During the last decade, the literature has revealed a variety of remote sensing techniques and satellite images used for the mapping and monitoring of wetlands [11,12]. Wetlands have been mapped using very high spatial resolution (VHR) imagery (WorldView, RapidEye, Quickbird) [13,14,15], LiDAR [15,16], ALOS–1 PALSAR, Radarsat–2 [17], and Sentinel and Landsat images, together with both traditional and machine learning (ML) classifications [18,19,20]. Despite the diverse approaches of remote sensing, the classification accuracy strongly varies by study site (46–94%) [13,19], with required budgets for the VHR image, and additional human resources for satellite image manual processing and analysis. We also note that mapping has been implemented for only a small number of wetland types in natural habitats [13,16,19], which indicates a literature gap in regard to the monitoring of wetland dynamics in large-scale production systems.
Together with the increase in big data, novel processing cloud-based workflows have been introduced in a manner of transition from manual to semi-automatic to automatic processing of remote sensing data to deliver results in a reliable and scalable framework [21]. Among the cloud-based processing services, the Google Earth Engine (GEE) provides a rational and scalable platform for Earth Observation (EO) and spatial data processing using qualified workflows and is capable of integrating the processing of big data and state-of-the-art data mining models to various scales. Recently, the GEE has been used in a variety of fields, from geology and biology to ecology, with varying levels of success [22,23]. Different applications have used the GEE to map the current distribution or the change detection of both large and small wetland dynamics [24,25,26,27,28], which indicates a great potential of the GEE for different scale mapping of wetland ecosystems. Despite this, almost all research requires complex input data (i.e., data transformation, LiDAR, and multi-source datasets), varying in classification accuracy (85–97%), and leverages the powerful prediction of the ML boosting algorithm to different extents. Other research papers have adapted the GEE for water body extraction using a variety of satellite sensors and delivery methods. The most recent papers have leveraged the GEE to process both multi-spectral Sentinel-2 (S-2), Landsat-8 and synthetic aperture radar (SAR) Sentinel-1 (S-1) images using deep learning (DL) frameworks [29,30,31]; similar data sources of satellite sensors, histogram based, machine learning (ML), and clustering (i.e., K-Means) classifications have been implemented [32,33,34] to derive a scalable water map. ML and DL coupled with the GEE has the potential to derive high quality maps of water distribution, despite the implementation of the model being very complex in practice. The clustering method, on the other hand, enable the fast, simple, and automatic mapping of water bodies with sufficient confidence [32].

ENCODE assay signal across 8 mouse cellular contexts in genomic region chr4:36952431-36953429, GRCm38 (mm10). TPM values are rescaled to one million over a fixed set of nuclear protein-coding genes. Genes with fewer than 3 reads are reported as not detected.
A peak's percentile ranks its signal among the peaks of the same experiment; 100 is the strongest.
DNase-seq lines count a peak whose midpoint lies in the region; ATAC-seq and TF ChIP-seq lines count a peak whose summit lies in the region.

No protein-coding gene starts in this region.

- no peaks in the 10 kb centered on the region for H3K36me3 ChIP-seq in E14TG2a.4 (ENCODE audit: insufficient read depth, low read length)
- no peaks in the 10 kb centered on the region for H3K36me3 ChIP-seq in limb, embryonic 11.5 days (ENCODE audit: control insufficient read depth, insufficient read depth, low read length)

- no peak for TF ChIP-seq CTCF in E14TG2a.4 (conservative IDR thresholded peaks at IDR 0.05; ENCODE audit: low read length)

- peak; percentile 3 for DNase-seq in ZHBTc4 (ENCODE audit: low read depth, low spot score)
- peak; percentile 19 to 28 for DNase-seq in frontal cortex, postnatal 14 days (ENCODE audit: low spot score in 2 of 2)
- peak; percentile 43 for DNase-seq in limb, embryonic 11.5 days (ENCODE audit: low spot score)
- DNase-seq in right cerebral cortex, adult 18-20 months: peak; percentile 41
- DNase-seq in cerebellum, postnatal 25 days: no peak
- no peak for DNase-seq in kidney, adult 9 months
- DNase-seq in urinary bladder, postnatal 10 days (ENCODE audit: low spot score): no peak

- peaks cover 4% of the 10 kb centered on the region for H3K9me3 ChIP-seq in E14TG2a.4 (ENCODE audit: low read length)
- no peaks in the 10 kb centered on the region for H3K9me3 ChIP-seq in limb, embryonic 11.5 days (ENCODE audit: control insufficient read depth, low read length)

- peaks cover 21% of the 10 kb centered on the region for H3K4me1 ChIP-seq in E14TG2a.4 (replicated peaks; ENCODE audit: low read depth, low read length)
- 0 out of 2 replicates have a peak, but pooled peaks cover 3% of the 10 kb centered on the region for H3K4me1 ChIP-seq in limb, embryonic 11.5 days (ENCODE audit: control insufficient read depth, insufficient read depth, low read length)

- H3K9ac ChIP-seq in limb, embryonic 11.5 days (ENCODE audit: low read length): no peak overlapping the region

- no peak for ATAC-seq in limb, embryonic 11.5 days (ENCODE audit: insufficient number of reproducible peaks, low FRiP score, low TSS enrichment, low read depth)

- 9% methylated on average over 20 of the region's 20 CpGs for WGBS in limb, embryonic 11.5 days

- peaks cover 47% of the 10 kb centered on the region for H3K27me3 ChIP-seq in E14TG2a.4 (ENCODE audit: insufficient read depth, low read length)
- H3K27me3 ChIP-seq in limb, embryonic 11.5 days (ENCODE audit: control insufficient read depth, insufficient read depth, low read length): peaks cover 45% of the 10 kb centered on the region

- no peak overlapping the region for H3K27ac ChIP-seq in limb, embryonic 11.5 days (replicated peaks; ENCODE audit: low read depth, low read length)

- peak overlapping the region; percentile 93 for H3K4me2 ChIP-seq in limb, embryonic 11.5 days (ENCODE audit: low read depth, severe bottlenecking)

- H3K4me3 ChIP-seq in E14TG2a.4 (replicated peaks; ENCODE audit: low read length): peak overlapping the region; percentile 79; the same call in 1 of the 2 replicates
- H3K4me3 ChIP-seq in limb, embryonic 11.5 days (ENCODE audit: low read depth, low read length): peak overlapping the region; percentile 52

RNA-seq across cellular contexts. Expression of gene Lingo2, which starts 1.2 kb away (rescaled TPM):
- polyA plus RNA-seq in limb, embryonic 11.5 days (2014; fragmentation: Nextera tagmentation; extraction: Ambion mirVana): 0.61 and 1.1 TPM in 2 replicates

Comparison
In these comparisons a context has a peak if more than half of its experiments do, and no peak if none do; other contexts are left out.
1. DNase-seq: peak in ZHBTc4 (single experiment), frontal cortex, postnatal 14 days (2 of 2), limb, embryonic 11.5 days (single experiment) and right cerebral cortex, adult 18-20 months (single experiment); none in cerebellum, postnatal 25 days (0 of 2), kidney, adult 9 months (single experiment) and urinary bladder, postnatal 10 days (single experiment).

Globally, wetlands are diverse in spatial distribution, with different types of ecological habitats [35]. Lotus (Nelumbo nucifera Gaertn.) [36] cultivation can be used in the sustainable conservation of wetland ecosystems [37,38] and provides high-value economic products to communities worldwide [37,39]. Rapid mapping and inventory of growing lotus habitats, therefore, are needed to find baseline data for further management of growing areas and the development of feasible livelihoods for farmers in different regions. In central Vietnam, lotus is recognized as a valuable native product whose production supports the long-term livelihood of local farmers [40]. As a type of wetland ecosystem, growing lotus secures the wetland areas for further climate change mitigation strategies. Field surveys reveal that lotus grows in a variety of shapes and sizes in the water bodies in areas of highly impacted anthropogenic activities. However, geographic information system (GIS) and remote sensing datasets of growing water bodies and growing lotus are unavailable, causing significant challenges for the effective management and long-term development of the growing area.